California businesses still paying for Julie Su’s $31B mistake
By Ramon Tomey // May 01, 2023

Businesses in California are still shouldering the $31 billion mistake of Acting Labor Secretary Julie Su three years on. The so-called "Su tax" was a hike in payroll taxes imposed to offset the massive benefits fraud that happened during the Wuhan coronavirus (COVID-19) pandemic in 2020.


Nearly 60 businesses and agriculture groups in the Golden State, led by the California Chamber of Commerce, brought this concern to light in a March 23 letter. They complained that their more than four million members face escalating payroll taxes to bail out the state's Unemployment Insurance (UI) Fund. The letter addressed to leaders of California's state legislative branch warned that the taxes – which could exceed $400 per worker annually – threaten employee-heavy small businesses and restaurants already reeling from the state's draconian COVID-19 lockdowns.

The business and agriculture groups noted how the UI Fund spent up to $31 billion on payouts for fraudulent claims, something that happened under Su's purview as the secretary of the California Labor and Workforce Development Agency (CLWDA).

Su herself admitted in January 2021 that the CLWDA, through the Employment Development Department under it, wasted as much as $31 billion in pandemic unemployment insurance payments. The amount wasted was the most of any state.

"There is no sugar coating the reality," Su remarked at the time. "California did not have sufficient security measures in place to prevent this level of fraud." (Related: California lost $11 billion to fraudulent unemployment claims, state officials say.)

Su headed the CLWDA under California Gov. Gavin Newsom from January 2019 until July 2021. President Joe Biden then called her to Washington, D.C. to serve as the deputy labor secretary. She then assumed the post of acting labor secretary after the departure of Marty Walsh in March.

"California's businesses … had no control over mistaken distribution of the employer-funded UI funds," the letter stated without mentioning Su by name. "But now, California employers are being taxed for these policies."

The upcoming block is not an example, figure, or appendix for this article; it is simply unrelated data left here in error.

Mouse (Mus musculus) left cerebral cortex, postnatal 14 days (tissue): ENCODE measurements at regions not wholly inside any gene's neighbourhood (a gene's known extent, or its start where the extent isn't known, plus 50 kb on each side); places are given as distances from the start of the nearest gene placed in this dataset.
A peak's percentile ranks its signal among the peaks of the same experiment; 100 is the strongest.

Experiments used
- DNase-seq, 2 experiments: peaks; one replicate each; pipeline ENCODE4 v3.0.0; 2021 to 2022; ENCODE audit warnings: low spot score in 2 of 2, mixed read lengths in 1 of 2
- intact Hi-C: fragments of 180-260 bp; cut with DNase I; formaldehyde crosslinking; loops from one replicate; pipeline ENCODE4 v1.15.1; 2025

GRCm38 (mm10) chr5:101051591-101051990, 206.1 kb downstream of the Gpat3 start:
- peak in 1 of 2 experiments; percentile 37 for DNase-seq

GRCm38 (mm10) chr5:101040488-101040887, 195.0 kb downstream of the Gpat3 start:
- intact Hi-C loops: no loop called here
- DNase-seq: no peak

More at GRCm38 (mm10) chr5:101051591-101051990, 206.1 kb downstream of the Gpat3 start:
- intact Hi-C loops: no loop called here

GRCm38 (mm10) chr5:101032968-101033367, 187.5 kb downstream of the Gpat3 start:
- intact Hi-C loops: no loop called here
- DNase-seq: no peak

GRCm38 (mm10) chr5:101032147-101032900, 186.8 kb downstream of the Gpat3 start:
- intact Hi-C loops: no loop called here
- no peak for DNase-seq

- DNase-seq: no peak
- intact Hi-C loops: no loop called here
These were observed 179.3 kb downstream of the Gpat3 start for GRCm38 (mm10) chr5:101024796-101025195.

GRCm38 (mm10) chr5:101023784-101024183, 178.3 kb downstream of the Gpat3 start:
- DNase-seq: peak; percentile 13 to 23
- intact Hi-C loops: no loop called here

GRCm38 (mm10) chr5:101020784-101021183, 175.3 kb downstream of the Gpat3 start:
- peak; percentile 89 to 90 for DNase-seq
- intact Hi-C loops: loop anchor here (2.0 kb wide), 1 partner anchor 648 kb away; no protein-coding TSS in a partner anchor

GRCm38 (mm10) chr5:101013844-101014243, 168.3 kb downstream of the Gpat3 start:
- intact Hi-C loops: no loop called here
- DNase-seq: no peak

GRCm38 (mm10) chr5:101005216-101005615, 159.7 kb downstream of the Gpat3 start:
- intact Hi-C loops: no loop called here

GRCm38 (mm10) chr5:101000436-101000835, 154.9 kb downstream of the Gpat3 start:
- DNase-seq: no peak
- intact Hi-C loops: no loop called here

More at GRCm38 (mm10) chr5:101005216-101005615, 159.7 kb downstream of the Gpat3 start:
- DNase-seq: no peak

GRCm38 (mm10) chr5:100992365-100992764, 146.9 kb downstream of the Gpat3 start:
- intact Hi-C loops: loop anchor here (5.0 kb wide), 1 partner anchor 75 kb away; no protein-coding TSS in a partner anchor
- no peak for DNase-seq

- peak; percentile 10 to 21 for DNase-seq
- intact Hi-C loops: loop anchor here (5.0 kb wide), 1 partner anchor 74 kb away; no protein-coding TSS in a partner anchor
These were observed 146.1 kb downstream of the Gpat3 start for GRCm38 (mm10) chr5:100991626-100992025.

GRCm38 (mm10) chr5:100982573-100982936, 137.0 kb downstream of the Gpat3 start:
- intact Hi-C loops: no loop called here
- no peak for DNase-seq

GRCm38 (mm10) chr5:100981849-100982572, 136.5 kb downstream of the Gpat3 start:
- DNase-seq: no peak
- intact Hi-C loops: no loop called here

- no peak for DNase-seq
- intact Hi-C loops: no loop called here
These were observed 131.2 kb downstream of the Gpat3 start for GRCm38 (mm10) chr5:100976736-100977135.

"Su tax" appears to compromise her nomination

The Senate Health, Education, Labor and Pensions (HELP) Committee voted along party lines on April 27 to advance Su's nomination as labor secretary by the full chamber. Her confirmation remains very much in doubt due to her role in the collapse of the California UI Fund, according to the Washington Free Beacon.

During a HELP committee hearing the week prior, Su insisted that she had moved swiftly to stop the Golden State from being defrauded during the COVID-19 pandemic. However, audits at the federal and state level easily disproved her claims.

The state audits found that Su had suspended a requirement asking those receiving unemployment aid to check in every two weeks to prove they still qualify for benefits. Moreover, the UI Fund also paid claims to parties that its own analysis deemed suspicious. Meanwhile, a federal audit discovered that the state transferred $1.6 million in unemployment benefits to one fraudster over a 164-day period.

Some Republicans have dubbed the extra tax as "Su tax," but Rep. Kevin Kiley (R-CA) begged to differ. He told the Free Beacon he prefers to call it an "incompetence tax."

"Private citizens are being forced to pay for their government's failures," Kiley said. "The predicament that small businesses in California now find themselves in – facing double taxation to make up for the government’s negligence – is another example of why Su's nomination to be our nation's next labor secretary is so ill-considered."

Sen. Bill Cassidy (R-LA), ranking member of the Senate HELP Committee, voiced some of the objections to Su's nomination that were raised by other lawmakers and national business group during the April 27 hearing. According to the Louisiana senator, Su "has an extensive record of partisan activism and promoting policies that undermine workers to the benefit of politically-connected labor unions."

"A qualified secretary of labor needs to successfully handle negotiations, manage a department properly and refrain from partisan activism," Cassidy remarked. "I haven't seen evidence of Su's ability to do any of those three things."

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Watch this video about the expiration of unemployment benefits for millions of Americans.

This video is from The Sword & Shield channel on

More related stories:

Bank of America flags "outrageous" unemployment fraud worth $2 billion.

Government watchdog: Over $60B lost to pandemic unemployment benefits fraud.

Government lost as much as $100 billion to stimulus money fraud during COVID-19 pandemic.

Sources include:

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